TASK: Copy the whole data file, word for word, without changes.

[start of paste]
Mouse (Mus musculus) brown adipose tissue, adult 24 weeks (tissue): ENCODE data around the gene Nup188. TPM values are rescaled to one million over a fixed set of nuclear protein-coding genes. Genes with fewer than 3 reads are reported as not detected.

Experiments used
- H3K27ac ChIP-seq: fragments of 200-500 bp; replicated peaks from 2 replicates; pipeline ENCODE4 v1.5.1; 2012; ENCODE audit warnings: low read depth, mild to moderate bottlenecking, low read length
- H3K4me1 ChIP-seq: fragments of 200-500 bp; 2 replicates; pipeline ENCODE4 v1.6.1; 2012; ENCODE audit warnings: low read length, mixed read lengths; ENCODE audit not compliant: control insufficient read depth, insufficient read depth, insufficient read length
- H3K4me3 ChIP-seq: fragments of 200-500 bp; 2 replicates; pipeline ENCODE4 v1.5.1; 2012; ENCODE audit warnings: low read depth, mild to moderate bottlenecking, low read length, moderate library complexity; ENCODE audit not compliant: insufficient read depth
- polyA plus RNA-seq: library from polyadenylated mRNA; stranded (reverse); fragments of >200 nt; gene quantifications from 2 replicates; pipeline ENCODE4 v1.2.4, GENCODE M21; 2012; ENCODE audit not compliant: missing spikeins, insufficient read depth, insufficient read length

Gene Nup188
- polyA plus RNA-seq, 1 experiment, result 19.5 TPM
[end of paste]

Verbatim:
Mouse (Mus musculus) brown adipose tissue, adult 24 weeks (tissue): ENCODE data around the gene Nup188. TPM values are rescaled to one million over a fixed set of nuclear protein-coding genes. Genes with fewer than 3 reads are reported as not detected.

Experiments used
- H3K27ac ChIP-seq: fragments of 200-500 bp; replicated peaks from 2 replicates; pipeline ENCODE4 v1.5.1; 2012; ENCODE audit warnings: low read depth, mild to moderate bottlenecking, low read length
- H3K4me1 ChIP-seq: fragments of 200-500 bp; 2 replicates; pipeline ENCODE4 v1.6.1; 2012; ENCODE audit warnings: low read length, mixed read lengths; ENCODE audit not compliant: control insufficient read depth, insufficient read depth, insufficient read length
- H3K4me3 ChIP-seq: fragments of 200-500 bp; 2 replicates; pipeline ENCODE4 v1.5.1; 2012; ENCODE audit warnings: low read depth, mild to moderate bottlenecking, low read length, moderate library complexity; ENCODE audit not compliant: insufficient read depth
- polyA plus RNA-seq: library from polyadenylated mRNA; stranded (reverse); fragments of >200 nt; gene quantifications from 2 replicates; pipeline ENCODE4 v1.2.4, GENCODE M21; 2012; ENCODE audit not compliant: missing spikeins, insufficient read depth, insufficient read length

Gene Nup188
- polyA plus RNA-seq, 1 experiment, result 19.5 TPM